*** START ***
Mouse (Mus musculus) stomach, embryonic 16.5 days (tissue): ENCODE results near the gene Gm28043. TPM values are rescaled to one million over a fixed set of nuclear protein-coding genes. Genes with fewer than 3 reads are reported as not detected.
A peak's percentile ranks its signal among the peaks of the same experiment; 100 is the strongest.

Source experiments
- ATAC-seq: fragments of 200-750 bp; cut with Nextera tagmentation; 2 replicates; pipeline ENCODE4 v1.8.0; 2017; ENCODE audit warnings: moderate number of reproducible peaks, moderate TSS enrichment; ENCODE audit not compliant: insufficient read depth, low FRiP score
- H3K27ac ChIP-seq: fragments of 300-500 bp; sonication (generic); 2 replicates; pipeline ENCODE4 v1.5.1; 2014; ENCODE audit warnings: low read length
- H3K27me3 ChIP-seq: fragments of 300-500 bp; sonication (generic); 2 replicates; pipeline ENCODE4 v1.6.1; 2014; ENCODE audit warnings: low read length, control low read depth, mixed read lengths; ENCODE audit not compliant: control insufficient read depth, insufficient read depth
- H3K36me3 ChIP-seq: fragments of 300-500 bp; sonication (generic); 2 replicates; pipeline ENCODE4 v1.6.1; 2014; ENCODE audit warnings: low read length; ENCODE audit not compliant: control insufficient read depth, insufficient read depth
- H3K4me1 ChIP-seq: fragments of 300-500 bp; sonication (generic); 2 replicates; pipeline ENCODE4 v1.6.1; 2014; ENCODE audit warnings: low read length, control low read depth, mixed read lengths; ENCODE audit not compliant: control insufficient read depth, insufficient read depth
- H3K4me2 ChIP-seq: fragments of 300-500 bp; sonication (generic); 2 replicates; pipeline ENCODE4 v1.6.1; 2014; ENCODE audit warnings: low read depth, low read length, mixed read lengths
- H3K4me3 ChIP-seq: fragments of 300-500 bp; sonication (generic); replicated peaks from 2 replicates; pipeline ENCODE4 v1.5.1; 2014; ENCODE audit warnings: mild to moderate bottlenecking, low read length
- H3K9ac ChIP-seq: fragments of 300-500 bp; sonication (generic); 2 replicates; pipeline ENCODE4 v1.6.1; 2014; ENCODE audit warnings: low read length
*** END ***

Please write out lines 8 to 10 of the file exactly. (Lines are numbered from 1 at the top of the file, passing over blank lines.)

- H3K4me1 ChIP-seq: fragments of 300-500 bp; sonication (generic); 2 replicates; pipeline ENCODE4 v1.6.1; 2014; ENCODE audit warnings: low read length, control low read depth, mixed read lengths; ENCODE audit not compliant: control insufficient read depth, insufficient read depth
- H3K4me2 ChIP-seq: fragments of 300-500 bp; sonication (generic); 2 replicates; pipeline ENCODE4 v1.6.1; 2014; ENCODE audit warnings: low read depth, low read length, mixed read lengths
- H3K4me3 ChIP-seq: fragments of 300-500 bp; sonication (generic); replicated peaks from 2 replicates; pipeline ENCODE4 v1.5.1; 2014; ENCODE audit warnings: mild to moderate bottlenecking, low read length